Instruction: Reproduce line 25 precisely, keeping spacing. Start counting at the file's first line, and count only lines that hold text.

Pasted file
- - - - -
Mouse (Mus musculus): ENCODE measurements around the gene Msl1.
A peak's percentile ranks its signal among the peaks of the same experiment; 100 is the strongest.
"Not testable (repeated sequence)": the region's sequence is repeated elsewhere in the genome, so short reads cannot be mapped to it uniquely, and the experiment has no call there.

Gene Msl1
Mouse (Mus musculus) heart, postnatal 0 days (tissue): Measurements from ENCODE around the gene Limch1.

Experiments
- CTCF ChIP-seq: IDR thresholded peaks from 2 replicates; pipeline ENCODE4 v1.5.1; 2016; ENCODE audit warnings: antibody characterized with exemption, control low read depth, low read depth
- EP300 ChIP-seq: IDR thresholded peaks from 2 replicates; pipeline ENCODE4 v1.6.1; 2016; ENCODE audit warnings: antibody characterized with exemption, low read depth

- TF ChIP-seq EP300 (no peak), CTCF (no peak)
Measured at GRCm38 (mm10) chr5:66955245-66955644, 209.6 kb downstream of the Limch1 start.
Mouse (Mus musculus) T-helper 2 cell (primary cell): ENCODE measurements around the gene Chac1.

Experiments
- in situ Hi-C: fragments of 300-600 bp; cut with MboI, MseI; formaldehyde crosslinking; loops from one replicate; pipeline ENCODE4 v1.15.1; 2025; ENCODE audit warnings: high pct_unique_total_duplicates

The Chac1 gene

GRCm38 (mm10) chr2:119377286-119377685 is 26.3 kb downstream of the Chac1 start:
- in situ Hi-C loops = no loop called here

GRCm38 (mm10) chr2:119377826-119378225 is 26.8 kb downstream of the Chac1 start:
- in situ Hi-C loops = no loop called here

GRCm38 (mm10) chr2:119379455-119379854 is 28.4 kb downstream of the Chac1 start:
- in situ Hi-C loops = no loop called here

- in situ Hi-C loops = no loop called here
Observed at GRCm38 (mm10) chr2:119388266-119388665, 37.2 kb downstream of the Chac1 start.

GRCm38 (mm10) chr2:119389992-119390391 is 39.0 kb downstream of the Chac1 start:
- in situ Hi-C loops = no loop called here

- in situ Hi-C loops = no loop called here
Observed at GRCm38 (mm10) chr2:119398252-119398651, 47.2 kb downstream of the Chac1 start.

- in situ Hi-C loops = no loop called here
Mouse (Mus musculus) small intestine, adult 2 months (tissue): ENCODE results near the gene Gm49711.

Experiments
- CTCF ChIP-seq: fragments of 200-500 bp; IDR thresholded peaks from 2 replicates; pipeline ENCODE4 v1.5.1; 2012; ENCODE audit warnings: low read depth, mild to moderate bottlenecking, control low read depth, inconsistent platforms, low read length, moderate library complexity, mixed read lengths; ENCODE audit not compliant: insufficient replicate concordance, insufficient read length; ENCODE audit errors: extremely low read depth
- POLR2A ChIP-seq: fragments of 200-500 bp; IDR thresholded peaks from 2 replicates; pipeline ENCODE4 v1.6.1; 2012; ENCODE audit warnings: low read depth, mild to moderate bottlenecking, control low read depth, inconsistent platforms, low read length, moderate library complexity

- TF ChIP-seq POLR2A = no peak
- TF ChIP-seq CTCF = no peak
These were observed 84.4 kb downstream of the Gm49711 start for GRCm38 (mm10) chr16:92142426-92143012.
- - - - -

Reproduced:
- in situ Hi-C loops = no loop called here